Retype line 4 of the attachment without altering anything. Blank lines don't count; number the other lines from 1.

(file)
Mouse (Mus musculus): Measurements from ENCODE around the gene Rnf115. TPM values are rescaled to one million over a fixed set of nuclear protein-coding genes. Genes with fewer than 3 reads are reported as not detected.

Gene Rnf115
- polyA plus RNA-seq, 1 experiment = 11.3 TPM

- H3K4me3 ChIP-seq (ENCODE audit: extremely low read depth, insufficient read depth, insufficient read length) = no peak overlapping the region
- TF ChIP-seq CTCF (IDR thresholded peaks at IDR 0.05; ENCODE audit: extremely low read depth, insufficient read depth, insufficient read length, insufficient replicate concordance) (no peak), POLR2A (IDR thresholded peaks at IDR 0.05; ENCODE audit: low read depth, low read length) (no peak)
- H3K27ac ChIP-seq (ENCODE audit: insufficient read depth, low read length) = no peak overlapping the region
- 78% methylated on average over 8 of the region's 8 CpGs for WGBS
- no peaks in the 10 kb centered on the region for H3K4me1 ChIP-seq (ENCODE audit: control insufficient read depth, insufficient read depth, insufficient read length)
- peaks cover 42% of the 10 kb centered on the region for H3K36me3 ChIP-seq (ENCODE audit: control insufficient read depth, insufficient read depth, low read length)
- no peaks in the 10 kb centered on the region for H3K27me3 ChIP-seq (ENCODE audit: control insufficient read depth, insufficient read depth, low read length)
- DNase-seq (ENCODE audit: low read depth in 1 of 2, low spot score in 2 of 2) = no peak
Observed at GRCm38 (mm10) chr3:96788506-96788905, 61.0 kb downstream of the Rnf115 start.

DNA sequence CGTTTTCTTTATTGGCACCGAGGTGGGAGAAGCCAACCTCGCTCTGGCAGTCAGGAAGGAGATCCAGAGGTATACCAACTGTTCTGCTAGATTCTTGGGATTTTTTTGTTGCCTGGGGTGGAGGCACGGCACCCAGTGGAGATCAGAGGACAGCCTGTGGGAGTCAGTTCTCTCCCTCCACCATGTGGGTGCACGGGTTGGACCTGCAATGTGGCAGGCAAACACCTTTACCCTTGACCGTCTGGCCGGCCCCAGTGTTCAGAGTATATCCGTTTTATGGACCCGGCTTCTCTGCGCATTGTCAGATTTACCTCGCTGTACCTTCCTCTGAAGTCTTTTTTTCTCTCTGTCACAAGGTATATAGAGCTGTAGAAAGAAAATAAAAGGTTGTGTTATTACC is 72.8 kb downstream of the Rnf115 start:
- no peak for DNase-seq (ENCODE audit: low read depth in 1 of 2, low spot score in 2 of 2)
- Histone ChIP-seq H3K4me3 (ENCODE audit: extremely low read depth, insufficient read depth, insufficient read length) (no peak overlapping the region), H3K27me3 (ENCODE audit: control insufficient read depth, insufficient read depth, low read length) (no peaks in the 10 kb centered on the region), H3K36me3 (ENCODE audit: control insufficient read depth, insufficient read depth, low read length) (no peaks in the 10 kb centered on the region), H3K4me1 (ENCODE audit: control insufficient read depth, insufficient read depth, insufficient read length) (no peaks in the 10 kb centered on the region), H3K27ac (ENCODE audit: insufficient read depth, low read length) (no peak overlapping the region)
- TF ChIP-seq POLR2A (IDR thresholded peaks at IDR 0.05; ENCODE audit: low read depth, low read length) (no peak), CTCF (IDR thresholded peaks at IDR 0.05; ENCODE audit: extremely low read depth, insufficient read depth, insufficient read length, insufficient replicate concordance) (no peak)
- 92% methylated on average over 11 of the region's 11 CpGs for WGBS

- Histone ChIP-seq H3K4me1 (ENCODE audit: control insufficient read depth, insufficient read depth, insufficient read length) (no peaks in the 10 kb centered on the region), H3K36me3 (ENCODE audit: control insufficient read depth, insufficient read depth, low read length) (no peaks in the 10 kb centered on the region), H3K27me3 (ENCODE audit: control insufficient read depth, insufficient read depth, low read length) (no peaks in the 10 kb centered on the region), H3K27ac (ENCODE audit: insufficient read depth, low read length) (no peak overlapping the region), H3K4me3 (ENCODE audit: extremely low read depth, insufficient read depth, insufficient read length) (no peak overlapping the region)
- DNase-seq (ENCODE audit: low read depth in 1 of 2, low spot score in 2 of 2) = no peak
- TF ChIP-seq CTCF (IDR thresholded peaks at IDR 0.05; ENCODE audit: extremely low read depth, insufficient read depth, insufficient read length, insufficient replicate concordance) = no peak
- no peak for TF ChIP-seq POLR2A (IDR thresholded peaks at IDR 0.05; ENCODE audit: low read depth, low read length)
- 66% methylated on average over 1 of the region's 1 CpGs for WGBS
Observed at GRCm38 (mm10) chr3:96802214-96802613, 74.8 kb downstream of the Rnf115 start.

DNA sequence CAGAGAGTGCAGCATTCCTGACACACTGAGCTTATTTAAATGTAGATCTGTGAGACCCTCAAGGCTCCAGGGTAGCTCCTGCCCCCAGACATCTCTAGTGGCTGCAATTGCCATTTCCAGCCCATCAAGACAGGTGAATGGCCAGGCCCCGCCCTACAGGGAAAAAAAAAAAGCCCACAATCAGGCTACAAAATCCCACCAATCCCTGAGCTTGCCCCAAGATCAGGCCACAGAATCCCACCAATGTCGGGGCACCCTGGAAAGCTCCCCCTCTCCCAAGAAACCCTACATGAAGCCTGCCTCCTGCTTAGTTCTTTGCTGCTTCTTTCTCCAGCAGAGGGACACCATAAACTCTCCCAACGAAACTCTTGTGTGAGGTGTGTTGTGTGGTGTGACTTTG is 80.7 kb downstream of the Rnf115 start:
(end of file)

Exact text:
- H3K4me3 ChIP-seq (ENCODE audit: extremely low read depth, insufficient read depth, insufficient read length) = no peak overlapping the region